He had virtually no stamina.  He got tired quickly physically...now add in what we were asking his brain to do.  We had placed him in a typical kindergarten with typical peers and crossed our fingers.

We knew the academics would be rigorous...but we also thought he could do it.

He thought he could do it too.  
He went about his days, learning to make the letters of the alphabet, learning to add, learning to come in from recess and learning to follow directions --  from all directions.
It was a huge task.

Every day I would toil with the uncertainty of it.
Were we asking too much of him?
Could he do it?
Could the school do it?
What did his peers think?
What did the other parents think?

I had no idea.

Then came the trip to the pumpkin patch about eight weeks into school.
It was obvious that Patrick was worn out...tuckered out.  
He asked me to hold him.

I cringed.

No one else was holding their kindergartener.
I wanted to say no...play the tough guy...but I couldn't do it.
I could see it in his eyes.
He needed a lift.

So...holding him, inner cringing, here comes a mom with her camera 
(long before the days of everyone having a camera in their phone)
and asks to take a picture.
Although I felt awkward, I was touched by her out reach.
I didn't know her name.  She wasn't a friend.  
She was just a mom on a field trip and
she didn't seem to care that I was holding Patrick.  
She didn't seem to mind that he was tuckered out while all the rest were climbing hay bales and scurrying around.  
She thought this moment was picture-worthy.

Now here's the crazy part.

Apparently, she didn't just think it was worth a casual photo-op.
A few days later...yes, back in the days of developing pictures at a store...I receive in Patrick's backpack a clear plastic picture frame with a little red bow and this picture:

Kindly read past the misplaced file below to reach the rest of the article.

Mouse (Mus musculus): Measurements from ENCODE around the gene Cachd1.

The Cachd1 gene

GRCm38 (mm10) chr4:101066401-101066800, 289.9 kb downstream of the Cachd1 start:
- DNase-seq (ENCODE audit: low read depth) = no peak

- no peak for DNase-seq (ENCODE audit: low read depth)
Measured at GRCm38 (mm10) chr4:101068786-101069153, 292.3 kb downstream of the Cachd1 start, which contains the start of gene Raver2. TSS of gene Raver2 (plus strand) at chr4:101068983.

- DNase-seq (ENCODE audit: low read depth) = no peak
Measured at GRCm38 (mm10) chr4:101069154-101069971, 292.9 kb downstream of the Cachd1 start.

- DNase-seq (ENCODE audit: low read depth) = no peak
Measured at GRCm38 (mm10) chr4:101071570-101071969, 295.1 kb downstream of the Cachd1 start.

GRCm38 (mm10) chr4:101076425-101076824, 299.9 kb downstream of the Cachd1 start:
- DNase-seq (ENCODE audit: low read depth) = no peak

My pumpkin.

I was stunned.
Who was this stranger?
Who takes the time to develop a photo of some random classmate, put it in the frame, decorate the frame and somehow get it to the person?

I honestly couldn't get over the thoughtfulness...still can't.
When I see this picture, that still is on Patrick's dresser, every time I get choked up.

It was the tiniest touch of grace and goodness...a simple message:

I accept you.
You deserve to be photographed.
You are part of our class.
You matter.

This was my rainbow after a storm of not-knowing.
This was my sign.
It was all going to be okay.

I know this mom has no idea the depths her act of kindness has traveled.
She very likely doesn't remember doing it.
She definitely doesn't think it's still hanging around some kids's dresser.

Isn't it funny what sticks around and makes it to the trophy case of our life and lands on the bookshelf or dresser or wall?  
I always want to know the stories of these pictures because I know they're good...just like this one.

I actually forgot about that picture until a few days ago.
When the very same person came up to me, nine years later, saying:
"I'm so excited about this picture Beth.  I got his real smile.  I got him with his little buddy carving their pumpkin at just the right moment.  I'll send it in an email."

Sure enough...

...those smiles came through an email.

And I thought about her act of kindness all those years ago.  
About the door she opened of acceptance and inclusion.  I thought about her -- always behind the scenes -- taking pictures, remembering, capturing and holding close precious moments that drip.drip.drip away every single day.

She has no idea the lift she gave me many years ago.
She has no idea the example she set for me.
Her welcome couldn't have been any more warm or sincere.

I guess it's about time I said thanks.
Thank you for your kindness, your generosity and your grace.
I'm still holding it close many years later.